U.S. stocks tumbled on Monday as Standard & Poor's downgraded the credit outlook of the United States, adding to worries about the global economy after China curbed liquidity.

Investors also were focused on Greece where financial markets are increasingly convinced the country will have to renegotiate the terms of its public debt, recognizing

that its economy cannot grow fast enough to service a burden that is set to swell to 160 percent of national output.

You saw the dollar gain on worries over Greek sovereign debt restructuring, said Quincy Krosby, market strategist at Prudential Financial in Newark, New Jersey. That has added to nervousness (because) this market has had trouble dealing with a stronger dollar vis-a-vis the euro.

The 200-day correlation between the S&P 500 and the euro is near 0.7 and has been positive since the fourth quarter, with a perfect correlation scoring 1.

Greek officials denied again on Monday that some form of debt rescheduling was imminent.

S&P downgraded the outlook for the United States to negative, saying it believes there's a risk U.S. policymakers may not reach agreement on how to address the country's long-term fiscal pressures.

The CBOE volatility index <.VIX>, better known as Wall Street's fear gauge, surged more than 20 percent, its largest percentage jump since March 16.

The S&P 500 fell for a second week on Friday as concern spread that growth expectations may have to be trimmed. As investors move to companies expected to outperform in uncertain economic times, the defensive S&P 500 sectors like utilities <.GSPU>, consumer staples <.GSPS> and healthcare <.GSPA> posted the smallest losses.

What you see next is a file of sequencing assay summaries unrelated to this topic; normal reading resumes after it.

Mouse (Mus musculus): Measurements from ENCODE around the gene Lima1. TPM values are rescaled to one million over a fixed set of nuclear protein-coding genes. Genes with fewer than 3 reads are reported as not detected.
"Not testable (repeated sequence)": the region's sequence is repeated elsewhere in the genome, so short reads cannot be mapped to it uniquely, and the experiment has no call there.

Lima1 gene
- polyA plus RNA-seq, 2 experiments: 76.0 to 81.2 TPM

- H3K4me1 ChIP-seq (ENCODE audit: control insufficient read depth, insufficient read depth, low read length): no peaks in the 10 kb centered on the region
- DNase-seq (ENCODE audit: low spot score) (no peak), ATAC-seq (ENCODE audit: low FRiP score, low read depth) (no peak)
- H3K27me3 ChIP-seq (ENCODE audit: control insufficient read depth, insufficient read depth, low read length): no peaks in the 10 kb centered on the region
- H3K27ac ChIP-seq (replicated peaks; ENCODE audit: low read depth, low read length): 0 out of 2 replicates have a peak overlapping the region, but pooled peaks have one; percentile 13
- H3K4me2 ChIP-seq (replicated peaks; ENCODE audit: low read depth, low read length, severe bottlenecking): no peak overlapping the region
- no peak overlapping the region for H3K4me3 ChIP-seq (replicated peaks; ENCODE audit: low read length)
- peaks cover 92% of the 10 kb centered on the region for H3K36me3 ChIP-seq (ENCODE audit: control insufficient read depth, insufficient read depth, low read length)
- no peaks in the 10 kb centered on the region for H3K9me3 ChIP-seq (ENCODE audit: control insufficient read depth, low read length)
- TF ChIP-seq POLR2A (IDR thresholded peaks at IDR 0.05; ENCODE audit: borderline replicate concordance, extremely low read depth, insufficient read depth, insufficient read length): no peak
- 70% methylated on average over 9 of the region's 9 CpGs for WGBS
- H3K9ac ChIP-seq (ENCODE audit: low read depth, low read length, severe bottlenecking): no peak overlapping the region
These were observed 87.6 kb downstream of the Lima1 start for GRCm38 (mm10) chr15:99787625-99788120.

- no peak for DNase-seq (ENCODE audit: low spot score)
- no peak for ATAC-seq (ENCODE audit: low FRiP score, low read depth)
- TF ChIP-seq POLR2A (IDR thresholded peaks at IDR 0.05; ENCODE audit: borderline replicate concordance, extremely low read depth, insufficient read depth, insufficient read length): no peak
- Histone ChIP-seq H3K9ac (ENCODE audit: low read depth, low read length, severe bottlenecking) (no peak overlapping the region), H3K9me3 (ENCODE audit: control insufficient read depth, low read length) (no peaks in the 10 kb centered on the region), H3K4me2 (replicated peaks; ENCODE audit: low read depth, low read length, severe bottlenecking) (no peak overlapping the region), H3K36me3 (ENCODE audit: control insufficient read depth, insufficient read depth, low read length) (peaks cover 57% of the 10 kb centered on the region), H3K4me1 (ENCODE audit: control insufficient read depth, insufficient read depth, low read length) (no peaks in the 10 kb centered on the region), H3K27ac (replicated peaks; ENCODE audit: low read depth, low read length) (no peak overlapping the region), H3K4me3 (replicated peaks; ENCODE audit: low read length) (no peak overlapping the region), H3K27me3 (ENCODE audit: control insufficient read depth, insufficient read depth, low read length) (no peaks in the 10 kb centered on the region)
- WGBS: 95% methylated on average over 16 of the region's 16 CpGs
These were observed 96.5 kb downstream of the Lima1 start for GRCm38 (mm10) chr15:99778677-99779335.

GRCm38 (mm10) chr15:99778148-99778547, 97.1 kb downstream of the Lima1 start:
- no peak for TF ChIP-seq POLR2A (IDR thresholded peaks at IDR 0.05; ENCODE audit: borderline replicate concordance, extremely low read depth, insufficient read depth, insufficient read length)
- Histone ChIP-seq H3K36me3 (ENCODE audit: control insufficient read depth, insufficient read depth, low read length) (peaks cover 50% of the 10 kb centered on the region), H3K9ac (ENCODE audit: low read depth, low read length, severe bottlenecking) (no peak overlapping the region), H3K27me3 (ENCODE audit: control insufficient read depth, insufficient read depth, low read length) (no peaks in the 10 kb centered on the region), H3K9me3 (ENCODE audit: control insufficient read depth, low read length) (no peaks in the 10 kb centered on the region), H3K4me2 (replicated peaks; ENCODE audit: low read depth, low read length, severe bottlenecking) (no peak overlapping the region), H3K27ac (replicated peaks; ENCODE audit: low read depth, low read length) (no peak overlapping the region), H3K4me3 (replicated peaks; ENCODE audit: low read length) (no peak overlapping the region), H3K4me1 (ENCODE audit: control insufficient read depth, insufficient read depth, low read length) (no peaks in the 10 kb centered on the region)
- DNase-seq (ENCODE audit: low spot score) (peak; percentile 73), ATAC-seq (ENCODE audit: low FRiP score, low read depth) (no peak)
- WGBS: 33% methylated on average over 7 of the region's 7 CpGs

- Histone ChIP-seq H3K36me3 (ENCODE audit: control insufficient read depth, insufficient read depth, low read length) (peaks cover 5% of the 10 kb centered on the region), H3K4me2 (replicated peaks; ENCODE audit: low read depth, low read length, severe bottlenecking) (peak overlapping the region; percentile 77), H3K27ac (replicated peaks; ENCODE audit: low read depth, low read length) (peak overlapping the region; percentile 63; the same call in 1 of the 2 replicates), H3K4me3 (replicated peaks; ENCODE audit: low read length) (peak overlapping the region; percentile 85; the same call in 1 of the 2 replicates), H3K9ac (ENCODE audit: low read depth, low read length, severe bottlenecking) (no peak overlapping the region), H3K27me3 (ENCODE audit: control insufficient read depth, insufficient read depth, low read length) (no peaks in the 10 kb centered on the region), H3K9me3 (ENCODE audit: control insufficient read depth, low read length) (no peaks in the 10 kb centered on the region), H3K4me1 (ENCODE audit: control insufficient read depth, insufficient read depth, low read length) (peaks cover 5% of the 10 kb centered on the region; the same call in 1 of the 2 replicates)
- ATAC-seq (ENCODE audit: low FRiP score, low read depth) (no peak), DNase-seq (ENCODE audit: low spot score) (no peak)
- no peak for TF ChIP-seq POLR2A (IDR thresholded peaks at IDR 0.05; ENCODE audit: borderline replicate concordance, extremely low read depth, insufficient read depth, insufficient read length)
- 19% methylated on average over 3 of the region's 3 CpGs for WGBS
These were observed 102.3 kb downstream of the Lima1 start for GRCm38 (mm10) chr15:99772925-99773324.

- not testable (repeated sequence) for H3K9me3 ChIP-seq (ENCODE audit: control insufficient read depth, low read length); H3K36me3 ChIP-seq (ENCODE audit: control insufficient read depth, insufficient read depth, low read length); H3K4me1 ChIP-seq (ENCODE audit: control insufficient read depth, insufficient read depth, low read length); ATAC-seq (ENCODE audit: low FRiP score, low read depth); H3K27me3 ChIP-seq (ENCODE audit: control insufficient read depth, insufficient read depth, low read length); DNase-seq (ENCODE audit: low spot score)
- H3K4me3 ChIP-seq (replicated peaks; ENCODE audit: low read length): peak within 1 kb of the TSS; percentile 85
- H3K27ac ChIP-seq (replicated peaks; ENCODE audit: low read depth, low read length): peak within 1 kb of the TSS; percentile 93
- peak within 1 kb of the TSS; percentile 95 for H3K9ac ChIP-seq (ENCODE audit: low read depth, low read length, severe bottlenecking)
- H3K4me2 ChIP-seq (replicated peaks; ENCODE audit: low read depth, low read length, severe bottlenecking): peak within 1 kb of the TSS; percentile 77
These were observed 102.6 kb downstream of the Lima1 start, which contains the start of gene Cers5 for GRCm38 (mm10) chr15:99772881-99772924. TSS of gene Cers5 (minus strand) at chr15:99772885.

Caterpillar Inc , hurt by both expectations of ballooning funding costs and by China's move to harness liquidity, tumbled 4.2 percent to $102.69.

Referring to the S&P credit action, Krosby said, Ultimately it's going to cost companies more money to fund. It makes the cost of capital go up.

The Dow Jones industrial average <.DJI> dropped 220.39 points, or 1.79 percent, to 12,121.44. The Standard & Poor's 500 Index <.SPX> fell 21.84 points, or 1.65 percent, to 1,297.84. The Nasdaq Composite Index <.IXIC> slid 52.25 points, or 1.89 percent, to 2,712.40.

Over the past number of weeks we've seen indications the market has started to get more defensive, Krosby said. The market is poised for a recalibration unless we see a turnaround in guidance from companies in the next two to three weeks.

Among the companies reporting earnings Monday, Halliburton Co , the world's second-largest oilfield services company, fell 1.1 percent to $46.31 and drugmaker Eli Lilly fell 1.4 percent to $35.49.

China raised banks' required reserves on Sunday for the fourth time this year, extending the fight against excessive liquidity and stubbornly high inflation in the world's second-largest economy.

China's move and the cut in the U.S. outlook hurt basic materials prices, sending the Reuters/Jefferies CRB index of commodities <.CRB> down more than 1 percent.

Miner Freeport-McMoRan Copper & Gold Inc fell 2.3 percent to $50 while Dow component Alcoa Inc fell 2.5 percent to $16.11.

Further adding to global concerns, Athens reiterated it has no plans to restructure its government debt, a move its central bank chief said would be catastrophic, but markets speculated that some form of debt rescheduling was likely.

(Reporting by Rodrigo Campos; Editing by Kenneth Barry)